In-flight cellphone calls will continue to be prohibited. Regulatory authority over phone calls belongs to the Federal Communications Commission, not the FAA.
The commission prohibits the calls because of concern that phones on planes flying at hundreds of miles an hour could strain the ability of cellular networks to keep up as the devices keep trying to connect with cellphone towers, interfering with service to users on the ground.

An industry advisory committee created by the FAA to examine the issue recommended last month that the government permit greater use of personal electronic devices.

Pressure has been building on the FAA to ease restrictions on their use. Critics such as Sen. Claire McCaskill, D-Mo., say there is no valid safety reason for the prohibitions. Restrictions have also become more difficult to enforce as use of the devices has become ubiquitous. Some studies indicate as many as a third of passengers forget or ignore directions to turn off their devices.

The FAA began restricting passengers' use of electronic devices in 1966 in response to reports of interference with navigation and communications equipment when passengers began carrying FM radios, the high-tech gadgets of their day.

A lot has changed since then. New airliners are far more reliant on electrical systems than previous generations of aircraft, but they are also designed and approved by the FAA to be resistant to electronic interference. Airlines are already offering Wi-Fi use at cruising altitudes on planes modified to be more resistant to interference.

The vast majority of airliners should qualify for greater electronic device use under the new guidelines, Huerta said. In rare instances of landings during severe weather with low visibility, pilots may still order passengers to turn off devices because there is some evidence of potential interference with instrument landing systems under those conditions, he said.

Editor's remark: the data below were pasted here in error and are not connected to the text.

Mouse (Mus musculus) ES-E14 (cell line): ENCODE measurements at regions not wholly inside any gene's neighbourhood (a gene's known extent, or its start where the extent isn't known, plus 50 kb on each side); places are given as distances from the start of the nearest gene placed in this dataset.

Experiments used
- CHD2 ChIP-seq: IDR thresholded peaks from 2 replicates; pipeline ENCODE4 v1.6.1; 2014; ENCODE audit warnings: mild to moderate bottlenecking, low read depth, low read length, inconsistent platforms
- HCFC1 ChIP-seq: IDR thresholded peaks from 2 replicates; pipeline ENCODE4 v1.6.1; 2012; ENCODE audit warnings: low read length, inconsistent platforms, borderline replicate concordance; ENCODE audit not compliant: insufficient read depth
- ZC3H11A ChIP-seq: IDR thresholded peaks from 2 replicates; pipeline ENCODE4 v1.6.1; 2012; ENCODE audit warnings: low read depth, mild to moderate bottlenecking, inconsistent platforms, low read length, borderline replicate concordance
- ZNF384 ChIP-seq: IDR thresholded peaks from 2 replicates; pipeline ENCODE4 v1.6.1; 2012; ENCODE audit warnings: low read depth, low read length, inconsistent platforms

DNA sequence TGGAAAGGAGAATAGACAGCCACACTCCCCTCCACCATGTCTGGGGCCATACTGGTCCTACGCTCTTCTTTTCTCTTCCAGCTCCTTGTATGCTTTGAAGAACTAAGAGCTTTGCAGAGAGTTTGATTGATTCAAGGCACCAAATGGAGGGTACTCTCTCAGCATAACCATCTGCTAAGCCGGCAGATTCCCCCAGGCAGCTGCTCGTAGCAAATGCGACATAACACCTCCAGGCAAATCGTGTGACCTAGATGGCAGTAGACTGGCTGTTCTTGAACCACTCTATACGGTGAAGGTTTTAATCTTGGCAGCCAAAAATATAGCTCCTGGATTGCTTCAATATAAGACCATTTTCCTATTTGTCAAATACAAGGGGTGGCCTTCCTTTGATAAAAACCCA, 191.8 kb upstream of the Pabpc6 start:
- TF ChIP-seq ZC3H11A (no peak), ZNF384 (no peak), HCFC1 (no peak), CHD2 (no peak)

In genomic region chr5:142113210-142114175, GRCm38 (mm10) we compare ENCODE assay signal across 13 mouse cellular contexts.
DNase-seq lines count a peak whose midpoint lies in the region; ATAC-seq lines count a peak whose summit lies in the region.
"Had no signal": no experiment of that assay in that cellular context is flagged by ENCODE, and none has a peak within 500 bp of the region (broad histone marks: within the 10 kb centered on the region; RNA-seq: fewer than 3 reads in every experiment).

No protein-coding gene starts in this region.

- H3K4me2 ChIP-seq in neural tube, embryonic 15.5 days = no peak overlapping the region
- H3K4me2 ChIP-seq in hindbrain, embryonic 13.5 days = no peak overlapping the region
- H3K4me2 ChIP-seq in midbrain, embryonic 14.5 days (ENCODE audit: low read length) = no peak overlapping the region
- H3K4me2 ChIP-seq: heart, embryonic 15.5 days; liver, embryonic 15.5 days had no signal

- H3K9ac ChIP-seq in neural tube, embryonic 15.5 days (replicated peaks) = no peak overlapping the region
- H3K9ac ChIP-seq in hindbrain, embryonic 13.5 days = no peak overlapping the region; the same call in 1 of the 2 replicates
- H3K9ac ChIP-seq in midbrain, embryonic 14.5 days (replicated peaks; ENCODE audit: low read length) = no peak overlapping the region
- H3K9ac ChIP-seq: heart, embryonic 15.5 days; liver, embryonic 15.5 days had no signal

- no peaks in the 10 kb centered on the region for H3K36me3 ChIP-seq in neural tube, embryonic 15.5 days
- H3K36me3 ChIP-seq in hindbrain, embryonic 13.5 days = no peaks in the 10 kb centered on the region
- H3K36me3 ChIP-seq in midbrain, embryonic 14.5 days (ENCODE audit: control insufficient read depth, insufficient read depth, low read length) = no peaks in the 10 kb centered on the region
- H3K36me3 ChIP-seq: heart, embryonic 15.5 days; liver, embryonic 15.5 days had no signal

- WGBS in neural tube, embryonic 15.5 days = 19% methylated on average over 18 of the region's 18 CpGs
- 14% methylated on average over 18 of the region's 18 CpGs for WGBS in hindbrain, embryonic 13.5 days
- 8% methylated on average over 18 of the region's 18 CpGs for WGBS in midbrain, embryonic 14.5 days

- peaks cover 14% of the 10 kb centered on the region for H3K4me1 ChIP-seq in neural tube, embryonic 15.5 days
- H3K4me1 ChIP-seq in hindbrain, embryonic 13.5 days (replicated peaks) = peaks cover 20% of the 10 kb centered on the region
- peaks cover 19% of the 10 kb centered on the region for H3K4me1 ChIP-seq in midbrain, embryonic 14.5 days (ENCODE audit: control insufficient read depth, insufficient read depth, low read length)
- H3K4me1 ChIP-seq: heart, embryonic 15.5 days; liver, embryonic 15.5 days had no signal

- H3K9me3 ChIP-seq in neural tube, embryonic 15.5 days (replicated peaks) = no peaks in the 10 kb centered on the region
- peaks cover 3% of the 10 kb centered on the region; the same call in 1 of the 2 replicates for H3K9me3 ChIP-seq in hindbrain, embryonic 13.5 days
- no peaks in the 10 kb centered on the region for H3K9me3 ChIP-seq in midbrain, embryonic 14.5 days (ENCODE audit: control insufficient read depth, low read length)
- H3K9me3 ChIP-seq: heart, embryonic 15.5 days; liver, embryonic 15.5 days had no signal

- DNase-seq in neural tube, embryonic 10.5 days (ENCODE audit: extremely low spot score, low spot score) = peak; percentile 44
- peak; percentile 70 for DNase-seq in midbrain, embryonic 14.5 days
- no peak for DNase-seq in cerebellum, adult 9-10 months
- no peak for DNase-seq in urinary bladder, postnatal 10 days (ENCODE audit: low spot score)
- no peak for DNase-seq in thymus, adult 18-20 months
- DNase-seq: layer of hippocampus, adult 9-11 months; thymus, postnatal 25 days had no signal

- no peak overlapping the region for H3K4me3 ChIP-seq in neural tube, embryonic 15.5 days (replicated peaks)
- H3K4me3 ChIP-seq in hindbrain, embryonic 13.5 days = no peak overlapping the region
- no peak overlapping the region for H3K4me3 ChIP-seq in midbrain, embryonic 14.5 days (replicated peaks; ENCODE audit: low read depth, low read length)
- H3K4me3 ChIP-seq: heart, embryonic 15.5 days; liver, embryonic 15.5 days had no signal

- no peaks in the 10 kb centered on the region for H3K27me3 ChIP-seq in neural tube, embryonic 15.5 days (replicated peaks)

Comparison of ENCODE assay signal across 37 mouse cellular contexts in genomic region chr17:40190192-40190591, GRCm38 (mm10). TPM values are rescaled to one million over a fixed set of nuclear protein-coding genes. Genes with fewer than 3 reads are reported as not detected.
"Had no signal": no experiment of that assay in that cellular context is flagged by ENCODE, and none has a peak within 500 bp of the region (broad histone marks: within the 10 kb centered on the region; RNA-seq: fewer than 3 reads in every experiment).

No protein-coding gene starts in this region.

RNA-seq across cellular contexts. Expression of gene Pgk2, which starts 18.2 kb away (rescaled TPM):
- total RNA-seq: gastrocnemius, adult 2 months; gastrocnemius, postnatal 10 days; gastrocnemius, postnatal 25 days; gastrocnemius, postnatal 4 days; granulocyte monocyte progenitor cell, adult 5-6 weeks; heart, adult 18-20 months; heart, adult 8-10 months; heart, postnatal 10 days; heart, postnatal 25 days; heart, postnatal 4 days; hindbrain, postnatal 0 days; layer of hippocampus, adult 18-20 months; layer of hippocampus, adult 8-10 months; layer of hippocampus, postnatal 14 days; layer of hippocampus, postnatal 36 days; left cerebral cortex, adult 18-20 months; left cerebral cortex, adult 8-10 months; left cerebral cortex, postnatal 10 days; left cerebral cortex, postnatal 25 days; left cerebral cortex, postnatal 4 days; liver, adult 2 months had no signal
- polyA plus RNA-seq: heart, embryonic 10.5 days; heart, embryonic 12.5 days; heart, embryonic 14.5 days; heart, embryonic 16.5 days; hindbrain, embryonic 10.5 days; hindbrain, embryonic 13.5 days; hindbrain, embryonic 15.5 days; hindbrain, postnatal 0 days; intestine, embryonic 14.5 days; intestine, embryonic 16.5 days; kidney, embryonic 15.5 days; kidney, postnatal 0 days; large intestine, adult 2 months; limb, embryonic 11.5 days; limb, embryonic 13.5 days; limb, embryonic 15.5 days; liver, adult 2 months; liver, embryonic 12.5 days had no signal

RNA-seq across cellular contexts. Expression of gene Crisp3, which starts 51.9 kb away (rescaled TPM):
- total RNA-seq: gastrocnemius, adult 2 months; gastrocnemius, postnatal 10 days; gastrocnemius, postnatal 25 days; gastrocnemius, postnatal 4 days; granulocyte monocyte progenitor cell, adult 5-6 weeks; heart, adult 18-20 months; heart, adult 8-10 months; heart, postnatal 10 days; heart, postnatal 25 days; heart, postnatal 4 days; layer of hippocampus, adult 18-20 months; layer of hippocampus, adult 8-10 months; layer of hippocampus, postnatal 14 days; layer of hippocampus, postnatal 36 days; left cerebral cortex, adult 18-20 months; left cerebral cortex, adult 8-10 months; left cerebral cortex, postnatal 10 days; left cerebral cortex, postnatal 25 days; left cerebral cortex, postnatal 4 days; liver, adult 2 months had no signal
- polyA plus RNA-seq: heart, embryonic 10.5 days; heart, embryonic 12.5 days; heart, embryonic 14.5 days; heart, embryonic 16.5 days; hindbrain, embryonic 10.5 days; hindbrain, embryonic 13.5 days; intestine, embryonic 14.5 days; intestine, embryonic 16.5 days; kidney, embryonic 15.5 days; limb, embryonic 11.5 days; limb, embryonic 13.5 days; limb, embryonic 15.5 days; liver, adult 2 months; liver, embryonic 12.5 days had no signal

Today's electronic devices generally emit much lower power radio transmissions than previous generations of devices. E-readers, for example, emit only minimal transmissions when turning a page. But transmissions are stronger when devices are downloading or sending data.

Among those pressing for a relaxation of restrictions on passengers' use of the devices has been Amazon.com (AMZN). In 2011, company officials loaded an airliner full of their Kindle e-readers and flew it around to test for problems but found none.

A travel industry group welcomed the changes, calling them common-sense accommodations for a traveling public now bristling with technology. "We're pleased the FAA recognizes that an enjoyable passenger experience is not incompatible with safety and security," said Roger Dow, CEO of the U.S. Travel Association.


Increase your money and finance knowledge from home

How to Avoid Financial Scams